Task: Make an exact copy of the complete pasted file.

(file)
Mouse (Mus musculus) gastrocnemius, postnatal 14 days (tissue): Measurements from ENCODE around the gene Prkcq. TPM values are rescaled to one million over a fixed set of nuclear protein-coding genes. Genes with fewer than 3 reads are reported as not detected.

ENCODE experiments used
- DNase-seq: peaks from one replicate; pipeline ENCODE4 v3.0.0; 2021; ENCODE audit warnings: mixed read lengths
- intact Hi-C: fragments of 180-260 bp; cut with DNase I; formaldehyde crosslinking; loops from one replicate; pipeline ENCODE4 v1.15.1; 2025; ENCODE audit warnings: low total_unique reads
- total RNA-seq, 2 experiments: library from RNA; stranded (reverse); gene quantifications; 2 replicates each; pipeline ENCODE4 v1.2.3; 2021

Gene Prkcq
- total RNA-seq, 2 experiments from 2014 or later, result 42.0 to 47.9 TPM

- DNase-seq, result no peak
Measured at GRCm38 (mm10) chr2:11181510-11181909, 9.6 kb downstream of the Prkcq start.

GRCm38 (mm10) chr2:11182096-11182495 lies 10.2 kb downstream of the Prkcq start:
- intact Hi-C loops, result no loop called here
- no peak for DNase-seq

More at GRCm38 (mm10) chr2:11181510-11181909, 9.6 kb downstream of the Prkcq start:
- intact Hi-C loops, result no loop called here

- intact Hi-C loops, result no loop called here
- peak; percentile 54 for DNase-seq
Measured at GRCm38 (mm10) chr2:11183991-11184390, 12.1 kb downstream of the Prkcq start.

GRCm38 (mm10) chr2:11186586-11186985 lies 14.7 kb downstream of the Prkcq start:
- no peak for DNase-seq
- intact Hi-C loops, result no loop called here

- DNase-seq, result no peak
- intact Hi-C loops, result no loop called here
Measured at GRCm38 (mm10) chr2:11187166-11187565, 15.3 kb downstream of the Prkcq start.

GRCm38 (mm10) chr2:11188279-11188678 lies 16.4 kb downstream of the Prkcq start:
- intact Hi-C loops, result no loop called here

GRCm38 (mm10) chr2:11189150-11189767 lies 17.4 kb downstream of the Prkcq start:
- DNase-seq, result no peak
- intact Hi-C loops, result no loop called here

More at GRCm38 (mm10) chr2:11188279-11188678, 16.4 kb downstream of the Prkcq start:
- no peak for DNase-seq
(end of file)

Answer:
Mouse (Mus musculus) gastrocnemius, postnatal 14 days (tissue): Measurements from ENCODE around the gene Prkcq. TPM values are rescaled to one million over a fixed set of nuclear protein-coding genes. Genes with fewer than 3 reads are reported as not detected.

ENCODE experiments used
- DNase-seq: peaks from one replicate; pipeline ENCODE4 v3.0.0; 2021; ENCODE audit warnings: mixed read lengths
- intact Hi-C: fragments of 180-260 bp; cut with DNase I; formaldehyde crosslinking; loops from one replicate; pipeline ENCODE4 v1.15.1; 2025; ENCODE audit warnings: low total_unique reads
- total RNA-seq, 2 experiments: library from RNA; stranded (reverse); gene quantifications; 2 replicates each; pipeline ENCODE4 v1.2.3; 2021

Gene Prkcq
- total RNA-seq, 2 experiments from 2014 or later, result 42.0 to 47.9 TPM

- DNase-seq, result no peak
Measured at GRCm38 (mm10) chr2:11181510-11181909, 9.6 kb downstream of the Prkcq start.

GRCm38 (mm10) chr2:11182096-11182495 lies 10.2 kb downstream of the Prkcq start:
- intact Hi-C loops, result no loop called here
- no peak for DNase-seq

More at GRCm38 (mm10) chr2:11181510-11181909, 9.6 kb downstream of the Prkcq start:
- intact Hi-C loops, result no loop called here

- intact Hi-C loops, result no loop called here
- peak; percentile 54 for DNase-seq
Measured at GRCm38 (mm10) chr2:11183991-11184390, 12.1 kb downstream of the Prkcq start.

GRCm38 (mm10) chr2:11186586-11186985 lies 14.7 kb downstream of the Prkcq start:
- no peak for DNase-seq
- intact Hi-C loops, result no loop called here

- DNase-seq, result no peak
- intact Hi-C loops, result no loop called here
Measured at GRCm38 (mm10) chr2:11187166-11187565, 15.3 kb downstream of the Prkcq start.

GRCm38 (mm10) chr2:11188279-11188678 lies 16.4 kb downstream of the Prkcq start:
- intact Hi-C loops, result no loop called here

GRCm38 (mm10) chr2:11189150-11189767 lies 17.4 kb downstream of the Prkcq start:
- DNase-seq, result no peak
- intact Hi-C loops, result no loop called here

More at GRCm38 (mm10) chr2:11188279-11188678, 16.4 kb downstream of the Prkcq start:
- no peak for DNase-seq